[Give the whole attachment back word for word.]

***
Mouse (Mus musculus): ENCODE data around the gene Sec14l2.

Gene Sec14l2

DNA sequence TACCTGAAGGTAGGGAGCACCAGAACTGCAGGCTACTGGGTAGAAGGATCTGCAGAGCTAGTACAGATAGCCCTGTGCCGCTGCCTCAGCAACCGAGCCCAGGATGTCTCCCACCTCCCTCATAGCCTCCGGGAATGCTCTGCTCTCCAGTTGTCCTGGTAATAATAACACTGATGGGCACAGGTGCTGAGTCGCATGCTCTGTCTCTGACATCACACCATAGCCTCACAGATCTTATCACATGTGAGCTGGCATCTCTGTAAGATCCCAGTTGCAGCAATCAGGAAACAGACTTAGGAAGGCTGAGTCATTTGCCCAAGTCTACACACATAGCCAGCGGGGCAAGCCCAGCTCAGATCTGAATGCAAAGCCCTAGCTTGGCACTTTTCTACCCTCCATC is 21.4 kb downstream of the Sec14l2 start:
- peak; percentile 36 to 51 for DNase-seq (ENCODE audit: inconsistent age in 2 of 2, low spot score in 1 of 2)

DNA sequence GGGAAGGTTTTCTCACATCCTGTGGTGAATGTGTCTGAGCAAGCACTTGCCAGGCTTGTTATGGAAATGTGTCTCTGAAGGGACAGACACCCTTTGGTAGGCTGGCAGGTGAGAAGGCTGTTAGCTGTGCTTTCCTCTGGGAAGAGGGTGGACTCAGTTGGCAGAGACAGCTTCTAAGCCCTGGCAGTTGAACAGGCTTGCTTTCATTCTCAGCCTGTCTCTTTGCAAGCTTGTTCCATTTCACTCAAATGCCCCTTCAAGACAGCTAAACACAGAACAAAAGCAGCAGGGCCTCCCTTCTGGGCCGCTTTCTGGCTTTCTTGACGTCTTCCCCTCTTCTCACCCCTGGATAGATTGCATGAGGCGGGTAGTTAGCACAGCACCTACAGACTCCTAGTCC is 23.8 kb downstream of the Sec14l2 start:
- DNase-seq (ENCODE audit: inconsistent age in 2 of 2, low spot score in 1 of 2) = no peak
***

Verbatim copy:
Mouse (Mus musculus): ENCODE data around the gene Sec14l2.

Gene Sec14l2

DNA sequence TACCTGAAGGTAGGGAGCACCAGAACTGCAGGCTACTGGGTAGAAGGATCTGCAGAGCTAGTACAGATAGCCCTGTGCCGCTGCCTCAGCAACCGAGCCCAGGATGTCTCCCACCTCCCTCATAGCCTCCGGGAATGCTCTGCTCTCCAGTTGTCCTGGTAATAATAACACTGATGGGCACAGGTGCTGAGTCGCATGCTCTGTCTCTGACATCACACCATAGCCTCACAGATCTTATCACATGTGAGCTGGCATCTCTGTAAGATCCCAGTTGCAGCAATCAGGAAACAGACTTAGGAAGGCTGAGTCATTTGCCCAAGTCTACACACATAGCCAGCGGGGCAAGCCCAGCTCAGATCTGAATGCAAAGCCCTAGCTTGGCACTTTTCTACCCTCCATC is 21.4 kb downstream of the Sec14l2 start:
- peak; percentile 36 to 51 for DNase-seq (ENCODE audit: inconsistent age in 2 of 2, low spot score in 1 of 2)

DNA sequence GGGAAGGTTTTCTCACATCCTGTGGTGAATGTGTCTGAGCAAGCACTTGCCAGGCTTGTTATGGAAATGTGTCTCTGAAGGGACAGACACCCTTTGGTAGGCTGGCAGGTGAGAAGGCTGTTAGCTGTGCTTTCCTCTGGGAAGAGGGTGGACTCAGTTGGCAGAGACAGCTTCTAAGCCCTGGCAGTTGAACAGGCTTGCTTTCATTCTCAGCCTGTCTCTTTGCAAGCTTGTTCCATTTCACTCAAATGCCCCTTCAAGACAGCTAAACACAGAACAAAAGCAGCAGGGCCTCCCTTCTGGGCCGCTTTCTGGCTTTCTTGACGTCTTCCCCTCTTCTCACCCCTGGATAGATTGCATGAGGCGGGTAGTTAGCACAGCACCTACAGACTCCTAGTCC is 23.8 kb downstream of the Sec14l2 start:
- DNase-seq (ENCODE audit: inconsistent age in 2 of 2, low spot score in 1 of 2) = no peak